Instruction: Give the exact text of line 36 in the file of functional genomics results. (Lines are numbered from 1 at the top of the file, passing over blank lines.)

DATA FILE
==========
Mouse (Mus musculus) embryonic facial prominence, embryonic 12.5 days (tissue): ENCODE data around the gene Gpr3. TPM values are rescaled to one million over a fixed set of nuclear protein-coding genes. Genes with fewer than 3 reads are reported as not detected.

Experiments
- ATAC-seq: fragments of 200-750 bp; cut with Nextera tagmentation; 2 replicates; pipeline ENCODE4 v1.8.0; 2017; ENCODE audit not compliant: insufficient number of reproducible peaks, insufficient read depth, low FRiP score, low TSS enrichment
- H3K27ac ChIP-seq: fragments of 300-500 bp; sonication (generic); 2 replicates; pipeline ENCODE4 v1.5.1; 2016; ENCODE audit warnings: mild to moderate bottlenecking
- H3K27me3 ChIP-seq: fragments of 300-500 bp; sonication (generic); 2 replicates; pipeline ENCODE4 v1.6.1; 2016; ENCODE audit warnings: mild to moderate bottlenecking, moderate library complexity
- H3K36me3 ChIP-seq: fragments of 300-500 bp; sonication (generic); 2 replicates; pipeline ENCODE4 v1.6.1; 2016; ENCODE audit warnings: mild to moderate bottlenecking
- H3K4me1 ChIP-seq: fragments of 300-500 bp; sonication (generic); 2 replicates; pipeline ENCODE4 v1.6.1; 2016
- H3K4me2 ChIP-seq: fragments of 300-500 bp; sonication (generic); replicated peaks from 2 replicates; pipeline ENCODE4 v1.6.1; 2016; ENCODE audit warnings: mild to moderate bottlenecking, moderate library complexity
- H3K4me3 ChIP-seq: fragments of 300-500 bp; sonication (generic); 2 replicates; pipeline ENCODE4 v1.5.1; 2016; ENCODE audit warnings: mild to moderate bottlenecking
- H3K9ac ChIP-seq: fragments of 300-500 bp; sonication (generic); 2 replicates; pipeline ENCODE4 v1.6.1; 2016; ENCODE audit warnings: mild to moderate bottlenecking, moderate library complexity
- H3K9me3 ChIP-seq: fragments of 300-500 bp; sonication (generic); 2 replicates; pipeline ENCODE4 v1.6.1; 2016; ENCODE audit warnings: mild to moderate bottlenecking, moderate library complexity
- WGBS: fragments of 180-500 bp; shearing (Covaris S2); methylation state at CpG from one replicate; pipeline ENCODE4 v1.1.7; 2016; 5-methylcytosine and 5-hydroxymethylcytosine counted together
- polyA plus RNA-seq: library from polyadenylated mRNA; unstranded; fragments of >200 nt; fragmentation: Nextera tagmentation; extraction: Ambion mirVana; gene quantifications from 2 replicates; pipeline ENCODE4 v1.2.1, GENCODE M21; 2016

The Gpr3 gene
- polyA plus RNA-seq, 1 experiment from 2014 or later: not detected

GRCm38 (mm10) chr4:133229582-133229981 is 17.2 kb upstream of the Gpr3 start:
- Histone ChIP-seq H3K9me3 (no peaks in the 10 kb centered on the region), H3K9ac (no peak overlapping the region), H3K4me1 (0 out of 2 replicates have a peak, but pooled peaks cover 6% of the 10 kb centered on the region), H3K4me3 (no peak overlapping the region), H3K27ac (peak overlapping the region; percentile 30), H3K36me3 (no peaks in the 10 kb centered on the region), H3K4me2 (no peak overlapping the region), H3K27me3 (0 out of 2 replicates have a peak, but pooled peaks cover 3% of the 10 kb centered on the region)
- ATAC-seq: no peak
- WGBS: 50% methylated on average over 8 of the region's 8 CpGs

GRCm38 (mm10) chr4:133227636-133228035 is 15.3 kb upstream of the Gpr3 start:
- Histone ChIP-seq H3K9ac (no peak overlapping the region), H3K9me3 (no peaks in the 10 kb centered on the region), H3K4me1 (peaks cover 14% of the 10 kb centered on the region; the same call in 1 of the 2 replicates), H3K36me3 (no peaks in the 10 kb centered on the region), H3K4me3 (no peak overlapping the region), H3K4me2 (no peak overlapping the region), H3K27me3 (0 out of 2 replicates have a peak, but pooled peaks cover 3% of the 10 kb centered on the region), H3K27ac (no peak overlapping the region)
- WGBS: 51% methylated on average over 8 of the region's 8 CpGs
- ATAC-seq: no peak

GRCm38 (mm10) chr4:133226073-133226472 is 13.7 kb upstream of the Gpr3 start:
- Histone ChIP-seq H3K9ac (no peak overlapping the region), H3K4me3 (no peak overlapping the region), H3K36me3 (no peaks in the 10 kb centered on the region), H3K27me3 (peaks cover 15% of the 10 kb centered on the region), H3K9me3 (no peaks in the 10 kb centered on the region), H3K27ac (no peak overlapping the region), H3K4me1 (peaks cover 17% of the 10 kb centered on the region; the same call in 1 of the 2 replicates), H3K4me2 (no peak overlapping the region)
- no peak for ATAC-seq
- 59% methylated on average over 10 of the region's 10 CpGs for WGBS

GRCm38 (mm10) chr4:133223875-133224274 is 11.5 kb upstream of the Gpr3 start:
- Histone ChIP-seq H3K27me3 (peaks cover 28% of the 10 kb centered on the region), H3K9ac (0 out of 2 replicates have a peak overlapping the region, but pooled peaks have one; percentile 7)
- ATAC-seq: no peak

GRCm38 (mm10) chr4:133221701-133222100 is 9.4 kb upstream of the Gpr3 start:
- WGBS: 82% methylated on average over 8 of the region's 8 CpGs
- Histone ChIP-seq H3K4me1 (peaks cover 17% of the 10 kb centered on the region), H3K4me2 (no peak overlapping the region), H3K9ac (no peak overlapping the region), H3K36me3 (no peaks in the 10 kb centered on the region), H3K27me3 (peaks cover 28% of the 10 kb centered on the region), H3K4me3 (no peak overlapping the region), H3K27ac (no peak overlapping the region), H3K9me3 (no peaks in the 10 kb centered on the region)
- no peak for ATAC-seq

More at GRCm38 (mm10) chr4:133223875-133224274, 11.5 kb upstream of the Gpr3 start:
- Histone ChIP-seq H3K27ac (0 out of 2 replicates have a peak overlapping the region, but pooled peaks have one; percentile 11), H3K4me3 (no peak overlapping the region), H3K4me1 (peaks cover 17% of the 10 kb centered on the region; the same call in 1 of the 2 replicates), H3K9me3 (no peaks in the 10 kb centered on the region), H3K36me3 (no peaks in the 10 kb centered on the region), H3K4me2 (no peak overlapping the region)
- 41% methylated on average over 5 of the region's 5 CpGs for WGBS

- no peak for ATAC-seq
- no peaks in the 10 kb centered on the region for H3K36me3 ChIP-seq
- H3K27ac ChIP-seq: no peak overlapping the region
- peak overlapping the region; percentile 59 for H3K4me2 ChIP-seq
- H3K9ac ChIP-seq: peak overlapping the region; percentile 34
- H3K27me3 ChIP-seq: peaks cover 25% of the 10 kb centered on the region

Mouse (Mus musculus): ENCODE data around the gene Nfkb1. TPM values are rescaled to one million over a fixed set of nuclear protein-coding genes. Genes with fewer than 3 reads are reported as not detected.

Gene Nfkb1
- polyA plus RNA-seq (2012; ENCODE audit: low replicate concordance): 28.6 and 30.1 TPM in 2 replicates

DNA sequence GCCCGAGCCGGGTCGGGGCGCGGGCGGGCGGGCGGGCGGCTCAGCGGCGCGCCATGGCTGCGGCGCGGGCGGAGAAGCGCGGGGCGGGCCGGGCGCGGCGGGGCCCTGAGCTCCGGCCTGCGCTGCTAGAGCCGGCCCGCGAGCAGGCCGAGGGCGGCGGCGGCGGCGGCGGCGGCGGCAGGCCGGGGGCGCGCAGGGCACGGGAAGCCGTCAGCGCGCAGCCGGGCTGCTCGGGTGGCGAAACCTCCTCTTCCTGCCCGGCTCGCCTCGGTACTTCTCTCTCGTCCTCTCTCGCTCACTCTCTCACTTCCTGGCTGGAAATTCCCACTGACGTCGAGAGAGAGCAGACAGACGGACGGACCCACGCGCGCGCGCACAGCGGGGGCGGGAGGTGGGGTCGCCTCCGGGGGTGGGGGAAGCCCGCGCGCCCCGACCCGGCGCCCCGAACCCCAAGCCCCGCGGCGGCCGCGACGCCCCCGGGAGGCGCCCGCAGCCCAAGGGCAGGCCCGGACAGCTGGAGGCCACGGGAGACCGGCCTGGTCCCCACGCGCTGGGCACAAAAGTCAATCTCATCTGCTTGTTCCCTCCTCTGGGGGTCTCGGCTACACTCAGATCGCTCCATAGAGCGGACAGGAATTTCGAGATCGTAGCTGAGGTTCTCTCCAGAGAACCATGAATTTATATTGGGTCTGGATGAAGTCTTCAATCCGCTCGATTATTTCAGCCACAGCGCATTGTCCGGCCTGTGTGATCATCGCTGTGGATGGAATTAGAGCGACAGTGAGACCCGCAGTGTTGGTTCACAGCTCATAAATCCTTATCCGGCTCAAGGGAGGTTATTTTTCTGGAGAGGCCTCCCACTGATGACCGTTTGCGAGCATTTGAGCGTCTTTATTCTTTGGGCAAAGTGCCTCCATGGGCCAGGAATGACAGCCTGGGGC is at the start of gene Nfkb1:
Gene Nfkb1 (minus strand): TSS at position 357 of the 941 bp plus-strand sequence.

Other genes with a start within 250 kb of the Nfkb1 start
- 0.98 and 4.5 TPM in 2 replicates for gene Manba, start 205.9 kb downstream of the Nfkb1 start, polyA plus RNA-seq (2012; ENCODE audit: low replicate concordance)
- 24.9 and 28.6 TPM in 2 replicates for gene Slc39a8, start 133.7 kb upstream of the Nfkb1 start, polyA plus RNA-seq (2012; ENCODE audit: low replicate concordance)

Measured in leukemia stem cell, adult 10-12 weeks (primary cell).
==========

- Histone ChIP-seq H3K27ac (0 out of 2 replicates have a peak overlapping the region, but pooled peaks have one; percentile 11), H3K4me3 (no peak overlapping the region), H3K4me1 (peaks cover 17% of the 10 kb centered on the region; the same call in 1 of the 2 replicates), H3K9me3 (no peaks in the 10 kb centered on the region), H3K36me3 (no peaks in the 10 kb centered on the region), H3K4me2 (no peak overlapping the region)